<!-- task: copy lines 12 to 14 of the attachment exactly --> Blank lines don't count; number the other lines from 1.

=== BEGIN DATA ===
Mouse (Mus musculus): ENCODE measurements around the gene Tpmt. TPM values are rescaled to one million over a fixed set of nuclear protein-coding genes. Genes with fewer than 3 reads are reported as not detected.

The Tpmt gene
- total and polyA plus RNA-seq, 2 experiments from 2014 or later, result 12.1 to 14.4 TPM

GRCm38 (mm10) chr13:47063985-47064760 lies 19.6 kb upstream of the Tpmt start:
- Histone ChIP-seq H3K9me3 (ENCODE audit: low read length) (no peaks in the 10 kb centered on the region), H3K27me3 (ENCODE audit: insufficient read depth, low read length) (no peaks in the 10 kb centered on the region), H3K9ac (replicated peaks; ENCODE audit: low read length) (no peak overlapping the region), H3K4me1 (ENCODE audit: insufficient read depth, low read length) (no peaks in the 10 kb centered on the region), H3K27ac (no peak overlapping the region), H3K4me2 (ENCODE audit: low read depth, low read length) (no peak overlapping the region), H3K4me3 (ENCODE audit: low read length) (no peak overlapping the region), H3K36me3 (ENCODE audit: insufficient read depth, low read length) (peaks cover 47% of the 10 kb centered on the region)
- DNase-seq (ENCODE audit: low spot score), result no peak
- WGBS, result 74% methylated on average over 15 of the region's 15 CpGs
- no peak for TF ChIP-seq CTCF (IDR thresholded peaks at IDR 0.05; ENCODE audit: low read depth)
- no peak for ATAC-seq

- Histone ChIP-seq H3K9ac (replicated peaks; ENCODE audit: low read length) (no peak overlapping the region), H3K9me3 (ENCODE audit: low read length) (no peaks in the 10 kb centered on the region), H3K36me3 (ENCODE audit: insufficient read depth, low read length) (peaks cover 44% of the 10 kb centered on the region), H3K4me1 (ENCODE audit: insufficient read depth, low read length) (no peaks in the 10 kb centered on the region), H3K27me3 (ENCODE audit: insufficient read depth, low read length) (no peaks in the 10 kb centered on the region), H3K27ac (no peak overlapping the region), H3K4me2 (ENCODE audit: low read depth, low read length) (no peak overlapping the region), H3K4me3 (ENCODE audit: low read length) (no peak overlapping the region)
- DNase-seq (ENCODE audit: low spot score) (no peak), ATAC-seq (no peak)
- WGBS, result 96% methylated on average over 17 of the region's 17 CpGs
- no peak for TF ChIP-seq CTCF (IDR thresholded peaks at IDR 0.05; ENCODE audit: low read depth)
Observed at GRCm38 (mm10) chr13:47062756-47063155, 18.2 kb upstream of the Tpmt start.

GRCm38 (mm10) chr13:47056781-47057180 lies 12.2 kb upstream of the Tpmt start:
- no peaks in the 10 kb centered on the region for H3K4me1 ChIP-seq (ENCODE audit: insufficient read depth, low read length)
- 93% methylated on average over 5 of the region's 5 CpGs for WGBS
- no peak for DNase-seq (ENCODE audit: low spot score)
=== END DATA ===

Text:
- WGBS, result 96% methylated on average over 17 of the region's 17 CpGs
- no peak for TF ChIP-seq CTCF (IDR thresholded peaks at IDR 0.05; ENCODE audit: low read depth)
Observed at GRCm38 (mm10) chr13:47062756-47063155, 18.2 kb upstream of the Tpmt start.